Watermark’s Nathan and Christy Nockels were propelled to Rocketown after hearing Chris Rice. “They were in their hometown of Houston and heard Chris on the radio,” Donahue says. “They just pulled the car over and said ‘What in the world was that? We want to be part of it.’ Hearing Chris on the radio literally brought Nathan and Christy to our label.”

The 1999 Dove Awards proved to be another milestone for Rocketown when the Michael W. Smith-produced project Exodus which features such artists as Rice, dc talk, Sixpence None the Richer and Jars of Clay received the award for Special Event Album of the Year. The project has sold more than 450,000 copies to date, making it the top-selling release for the label.

Rocketown’s Ginny Owens captured the Dove Award for New Artist of the Year in 2000. “When Ginny came to us, everyone in town was vying on her,” Donahue says. “She liked the fact that we had a little house in Franklin, and our meetings consist of plopping down on the couch with a Diet Coke and talking. There is truly nothing corporate about what we’re doing here. We really are like a family. Our artists like that relaxed environment. We draw our marketing stories and plans on who they are, so of course they’re a big part of the entire picture.”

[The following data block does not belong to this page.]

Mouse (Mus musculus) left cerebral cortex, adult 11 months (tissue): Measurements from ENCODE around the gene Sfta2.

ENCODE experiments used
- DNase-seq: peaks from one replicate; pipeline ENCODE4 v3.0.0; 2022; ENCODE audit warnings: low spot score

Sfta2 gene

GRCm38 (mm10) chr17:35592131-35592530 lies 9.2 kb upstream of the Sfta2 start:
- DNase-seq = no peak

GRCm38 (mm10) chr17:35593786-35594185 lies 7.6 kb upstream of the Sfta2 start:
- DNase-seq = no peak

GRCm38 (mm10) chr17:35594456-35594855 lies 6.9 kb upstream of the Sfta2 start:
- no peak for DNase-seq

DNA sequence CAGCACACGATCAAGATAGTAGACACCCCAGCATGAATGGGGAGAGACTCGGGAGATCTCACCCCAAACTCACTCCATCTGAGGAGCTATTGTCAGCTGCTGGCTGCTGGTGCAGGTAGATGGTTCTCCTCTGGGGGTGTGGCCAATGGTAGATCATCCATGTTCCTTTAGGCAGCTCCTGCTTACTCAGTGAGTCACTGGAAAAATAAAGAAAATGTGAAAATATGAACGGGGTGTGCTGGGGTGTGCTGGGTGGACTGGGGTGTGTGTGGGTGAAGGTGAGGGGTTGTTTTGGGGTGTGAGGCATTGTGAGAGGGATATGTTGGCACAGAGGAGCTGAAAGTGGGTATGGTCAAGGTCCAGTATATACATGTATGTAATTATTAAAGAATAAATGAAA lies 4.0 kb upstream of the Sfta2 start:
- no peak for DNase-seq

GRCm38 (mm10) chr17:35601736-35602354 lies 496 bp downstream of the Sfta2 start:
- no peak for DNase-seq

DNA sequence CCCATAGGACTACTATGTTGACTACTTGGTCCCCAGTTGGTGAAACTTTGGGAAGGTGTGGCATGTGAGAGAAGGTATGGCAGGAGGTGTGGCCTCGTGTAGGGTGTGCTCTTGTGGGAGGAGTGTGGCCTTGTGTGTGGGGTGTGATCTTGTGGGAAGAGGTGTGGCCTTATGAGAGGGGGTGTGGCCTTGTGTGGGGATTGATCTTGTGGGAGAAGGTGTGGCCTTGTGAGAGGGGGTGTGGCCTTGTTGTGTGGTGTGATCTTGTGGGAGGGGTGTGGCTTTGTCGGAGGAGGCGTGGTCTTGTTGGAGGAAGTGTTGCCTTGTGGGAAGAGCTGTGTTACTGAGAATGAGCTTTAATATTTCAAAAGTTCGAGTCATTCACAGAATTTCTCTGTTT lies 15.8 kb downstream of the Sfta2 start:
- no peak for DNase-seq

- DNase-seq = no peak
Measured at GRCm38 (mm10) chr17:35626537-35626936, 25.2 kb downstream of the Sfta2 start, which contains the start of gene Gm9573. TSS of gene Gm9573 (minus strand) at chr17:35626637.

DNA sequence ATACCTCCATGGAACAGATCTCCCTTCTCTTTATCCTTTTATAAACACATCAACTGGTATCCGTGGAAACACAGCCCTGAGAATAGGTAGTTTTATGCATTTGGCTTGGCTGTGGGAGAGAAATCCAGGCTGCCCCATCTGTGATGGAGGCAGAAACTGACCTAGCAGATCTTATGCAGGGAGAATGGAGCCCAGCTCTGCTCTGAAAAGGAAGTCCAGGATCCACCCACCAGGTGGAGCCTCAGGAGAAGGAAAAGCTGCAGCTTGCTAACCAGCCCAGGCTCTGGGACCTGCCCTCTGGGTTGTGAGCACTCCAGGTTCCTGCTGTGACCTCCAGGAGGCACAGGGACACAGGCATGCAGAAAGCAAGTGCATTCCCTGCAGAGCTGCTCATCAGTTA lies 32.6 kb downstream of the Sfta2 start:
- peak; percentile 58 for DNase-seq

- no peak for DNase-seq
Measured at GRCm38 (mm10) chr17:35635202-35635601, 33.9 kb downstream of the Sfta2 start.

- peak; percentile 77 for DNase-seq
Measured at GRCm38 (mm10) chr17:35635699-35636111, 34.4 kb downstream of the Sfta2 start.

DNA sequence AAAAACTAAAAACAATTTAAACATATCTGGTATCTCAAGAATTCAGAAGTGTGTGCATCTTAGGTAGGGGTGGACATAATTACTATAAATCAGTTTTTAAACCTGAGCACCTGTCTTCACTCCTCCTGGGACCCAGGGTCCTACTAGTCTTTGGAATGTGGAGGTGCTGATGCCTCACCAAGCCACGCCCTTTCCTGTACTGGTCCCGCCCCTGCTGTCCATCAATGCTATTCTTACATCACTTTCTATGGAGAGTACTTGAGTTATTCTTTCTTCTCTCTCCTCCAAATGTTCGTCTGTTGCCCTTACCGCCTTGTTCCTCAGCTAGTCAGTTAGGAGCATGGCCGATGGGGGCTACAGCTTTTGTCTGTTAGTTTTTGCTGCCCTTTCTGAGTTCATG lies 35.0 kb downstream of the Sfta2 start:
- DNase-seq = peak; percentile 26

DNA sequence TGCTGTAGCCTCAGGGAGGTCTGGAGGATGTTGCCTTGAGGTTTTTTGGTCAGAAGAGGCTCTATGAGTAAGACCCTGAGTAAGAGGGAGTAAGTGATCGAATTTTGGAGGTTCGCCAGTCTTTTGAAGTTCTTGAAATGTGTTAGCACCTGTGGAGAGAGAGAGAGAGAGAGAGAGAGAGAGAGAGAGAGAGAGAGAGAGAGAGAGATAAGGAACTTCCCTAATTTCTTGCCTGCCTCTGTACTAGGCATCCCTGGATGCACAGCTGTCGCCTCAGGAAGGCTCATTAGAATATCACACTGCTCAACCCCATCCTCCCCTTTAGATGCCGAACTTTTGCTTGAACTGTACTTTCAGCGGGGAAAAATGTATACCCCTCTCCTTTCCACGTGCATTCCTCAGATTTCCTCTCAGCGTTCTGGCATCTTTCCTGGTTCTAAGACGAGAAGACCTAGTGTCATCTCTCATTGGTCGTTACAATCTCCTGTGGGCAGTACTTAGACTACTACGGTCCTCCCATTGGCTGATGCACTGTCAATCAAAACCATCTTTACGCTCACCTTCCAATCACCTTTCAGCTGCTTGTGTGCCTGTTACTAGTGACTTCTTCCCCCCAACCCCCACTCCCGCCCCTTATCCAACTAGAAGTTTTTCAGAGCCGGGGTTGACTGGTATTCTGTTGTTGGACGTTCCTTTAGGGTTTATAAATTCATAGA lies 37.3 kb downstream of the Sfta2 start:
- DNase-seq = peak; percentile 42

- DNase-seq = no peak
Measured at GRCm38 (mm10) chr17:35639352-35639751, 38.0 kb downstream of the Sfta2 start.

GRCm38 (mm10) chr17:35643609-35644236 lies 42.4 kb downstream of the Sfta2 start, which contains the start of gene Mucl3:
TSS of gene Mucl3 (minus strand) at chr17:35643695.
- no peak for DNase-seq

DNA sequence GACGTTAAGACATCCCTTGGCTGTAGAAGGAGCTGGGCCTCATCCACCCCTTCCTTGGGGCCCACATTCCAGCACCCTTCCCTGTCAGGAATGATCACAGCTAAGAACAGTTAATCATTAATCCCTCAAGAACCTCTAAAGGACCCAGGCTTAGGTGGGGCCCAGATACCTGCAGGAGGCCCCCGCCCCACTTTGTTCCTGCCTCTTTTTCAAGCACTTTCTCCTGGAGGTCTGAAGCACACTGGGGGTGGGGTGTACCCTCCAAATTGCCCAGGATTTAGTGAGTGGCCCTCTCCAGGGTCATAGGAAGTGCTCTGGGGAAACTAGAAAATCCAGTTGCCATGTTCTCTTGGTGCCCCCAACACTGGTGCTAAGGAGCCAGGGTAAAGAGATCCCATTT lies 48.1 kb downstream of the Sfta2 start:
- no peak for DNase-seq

Other artist milestones over the past decade include the following:

* The first four artists signed to the label were all nominated for Dove Awards for New Artist of the Year, representing the label’s foresight in developing unique artists with mass appeal.
* The distribution of Wayne Kirkpatrick’s solo album, The Maple Room, following his Grammy Award win as the co-writer of Song of the Year “Change the World” (recorded by Eric Clapton) in 1997. Kirkpatrick has struck gold again recently with the discovery and development of top-selling country group Little Big Town.